will vote on a Notice of Proposed Rulemaking, that proposes rules for the first ever voluntary
incentive auction held in the world. This auction will enable the Commission to reallocate a
substantial amount of spectrum for commercial mobile broadband services from area broadcasters
so that wireless companies can keep with the demand of Americans for more mobile broadband
In the past, the FCC’s efforts to find more spectrum for mobile wireless services
consisted of working with NTIA, an agency that manages spectrum allocation for federal
agencies, to repurpose this spectrum for commercial purposes. But, this is a multi-year process.
The voluntary incentive auctions will give broadcast licensees a chance to relinquish their
spectrum in return for compensation, if they so choose. If we design the incentive auction
correctly, we will strengthen both our mobile wireless and broadcast television industries, and
augment the efforts being addressed today.

The National Broadband Plan’s Recommendations for the Green Economy

In the area of energy policy, the National Broadband Plan devoted much attention to the
way that broadband infrastructure can aid the deployment of smart grid technologies. The Plan
makes a number of recommendations for all relevant private and public stakeholders that fall into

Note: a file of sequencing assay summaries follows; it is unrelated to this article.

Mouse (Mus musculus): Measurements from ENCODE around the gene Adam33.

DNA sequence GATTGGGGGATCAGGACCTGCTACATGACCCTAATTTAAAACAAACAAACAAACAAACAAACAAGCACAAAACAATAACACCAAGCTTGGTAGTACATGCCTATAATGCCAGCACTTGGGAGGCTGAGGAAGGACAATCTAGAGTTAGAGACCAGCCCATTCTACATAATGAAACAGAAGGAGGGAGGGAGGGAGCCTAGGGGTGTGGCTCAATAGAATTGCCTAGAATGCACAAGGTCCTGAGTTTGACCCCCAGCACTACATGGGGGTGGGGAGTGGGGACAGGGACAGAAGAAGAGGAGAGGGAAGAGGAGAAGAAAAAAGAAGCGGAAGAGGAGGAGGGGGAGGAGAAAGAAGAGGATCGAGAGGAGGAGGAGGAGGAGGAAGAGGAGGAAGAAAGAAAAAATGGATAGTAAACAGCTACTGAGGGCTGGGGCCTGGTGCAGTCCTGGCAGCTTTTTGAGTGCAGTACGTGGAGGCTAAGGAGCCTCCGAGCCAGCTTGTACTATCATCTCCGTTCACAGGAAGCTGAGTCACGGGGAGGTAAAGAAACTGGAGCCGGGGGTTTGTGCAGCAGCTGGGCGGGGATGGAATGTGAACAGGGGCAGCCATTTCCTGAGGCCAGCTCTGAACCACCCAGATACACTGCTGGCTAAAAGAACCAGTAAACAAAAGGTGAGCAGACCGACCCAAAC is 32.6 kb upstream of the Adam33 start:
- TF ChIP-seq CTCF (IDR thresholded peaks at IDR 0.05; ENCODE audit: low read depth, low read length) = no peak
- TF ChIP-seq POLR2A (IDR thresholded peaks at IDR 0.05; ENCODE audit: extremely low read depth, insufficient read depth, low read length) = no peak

two broad categories. The first includes recommendations that provide flexibility to utility
companies to find the right communications network to deploy Smart Grid technologies best
suited for their needs. Currently, electric utilities tend to develop private proprietary narrowband
networks in order to provide and maintain a reliable two way network. The Plan recognizes that
commercial wireless networks are being used for many Smart Grid applications, particularly
metering and routine sensing systems.
However, current regulation may create economic disincentives for utility companies to
choose to implement commercial networks. For instance, since utility companies are traditionally
rate-of-return regulated utilities, they typically earn guaranteed profits on the assets they
deploy—including private communications networks—but only receive cost recovery if they use
commercial networks. This current state of regulation creates disincentives for utility companies
to use commercial communications networks.
Therefore, the Plan recommends that public utility commissions evaluate a utility’s
network requirements and commercial network alternatives, before authorizing a rate-of-return on
private networks. It further encourages PUCs to let recurring network operating costs qualify for
a rate of return similar to capitalized utility-built networks.
The second category of the Plan’s recommendations that I think is important includes
those that seek to empower consumers by giving them access to real time information about their
energy use. Traditionally, consumers have been passive recipients of energy. They typically